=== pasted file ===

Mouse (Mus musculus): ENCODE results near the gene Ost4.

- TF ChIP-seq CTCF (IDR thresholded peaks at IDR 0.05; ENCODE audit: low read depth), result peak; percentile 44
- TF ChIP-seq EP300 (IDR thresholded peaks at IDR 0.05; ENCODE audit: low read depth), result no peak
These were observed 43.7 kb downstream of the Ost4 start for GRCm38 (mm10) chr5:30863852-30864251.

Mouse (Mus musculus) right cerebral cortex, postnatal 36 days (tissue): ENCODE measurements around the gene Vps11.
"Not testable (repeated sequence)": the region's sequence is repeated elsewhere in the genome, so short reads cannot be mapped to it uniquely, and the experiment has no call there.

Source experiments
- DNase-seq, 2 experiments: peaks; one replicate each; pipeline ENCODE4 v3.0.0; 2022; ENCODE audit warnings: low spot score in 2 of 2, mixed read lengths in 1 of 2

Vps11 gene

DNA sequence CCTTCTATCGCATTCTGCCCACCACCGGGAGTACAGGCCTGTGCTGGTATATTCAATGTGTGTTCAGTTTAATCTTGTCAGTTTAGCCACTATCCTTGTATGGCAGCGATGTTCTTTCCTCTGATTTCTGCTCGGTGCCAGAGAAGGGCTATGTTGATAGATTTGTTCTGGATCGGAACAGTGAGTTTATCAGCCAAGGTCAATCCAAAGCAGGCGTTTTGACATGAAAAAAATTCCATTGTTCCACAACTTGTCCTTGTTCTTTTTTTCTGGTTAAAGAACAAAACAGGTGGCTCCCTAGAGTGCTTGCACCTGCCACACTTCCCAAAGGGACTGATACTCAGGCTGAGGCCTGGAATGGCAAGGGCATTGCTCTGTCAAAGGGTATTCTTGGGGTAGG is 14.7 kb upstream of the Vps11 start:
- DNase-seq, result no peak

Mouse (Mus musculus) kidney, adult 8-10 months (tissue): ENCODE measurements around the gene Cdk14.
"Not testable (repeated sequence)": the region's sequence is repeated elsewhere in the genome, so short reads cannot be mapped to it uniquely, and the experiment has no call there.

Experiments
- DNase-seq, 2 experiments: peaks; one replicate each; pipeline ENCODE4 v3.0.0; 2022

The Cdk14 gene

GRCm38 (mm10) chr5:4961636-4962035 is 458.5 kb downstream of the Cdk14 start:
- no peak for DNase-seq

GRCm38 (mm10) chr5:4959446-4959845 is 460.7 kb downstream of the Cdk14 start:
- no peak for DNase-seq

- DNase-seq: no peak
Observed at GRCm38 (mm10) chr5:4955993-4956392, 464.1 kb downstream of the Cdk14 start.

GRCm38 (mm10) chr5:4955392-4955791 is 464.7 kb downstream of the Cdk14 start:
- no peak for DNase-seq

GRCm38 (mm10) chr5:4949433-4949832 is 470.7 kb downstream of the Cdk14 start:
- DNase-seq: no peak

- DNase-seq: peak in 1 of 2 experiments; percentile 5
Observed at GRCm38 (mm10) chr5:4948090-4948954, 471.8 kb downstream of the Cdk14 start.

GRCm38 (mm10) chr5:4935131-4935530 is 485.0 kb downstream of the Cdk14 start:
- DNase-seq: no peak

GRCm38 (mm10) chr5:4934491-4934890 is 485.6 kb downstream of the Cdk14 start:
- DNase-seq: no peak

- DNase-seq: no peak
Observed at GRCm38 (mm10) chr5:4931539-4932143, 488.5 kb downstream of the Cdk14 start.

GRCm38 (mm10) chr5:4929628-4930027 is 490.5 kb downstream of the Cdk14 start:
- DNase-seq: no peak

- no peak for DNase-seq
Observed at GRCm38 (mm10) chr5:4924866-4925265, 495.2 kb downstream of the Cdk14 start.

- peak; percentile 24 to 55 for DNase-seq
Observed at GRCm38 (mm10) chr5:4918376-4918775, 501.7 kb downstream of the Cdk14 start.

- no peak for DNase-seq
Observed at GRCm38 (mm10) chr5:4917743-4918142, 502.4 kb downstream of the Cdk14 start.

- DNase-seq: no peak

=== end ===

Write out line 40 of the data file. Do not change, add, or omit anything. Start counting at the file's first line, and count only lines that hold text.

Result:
Observed at GRCm38 (mm10) chr5:4918376-4918775, 501.7 kb downstream of the Cdk14 start.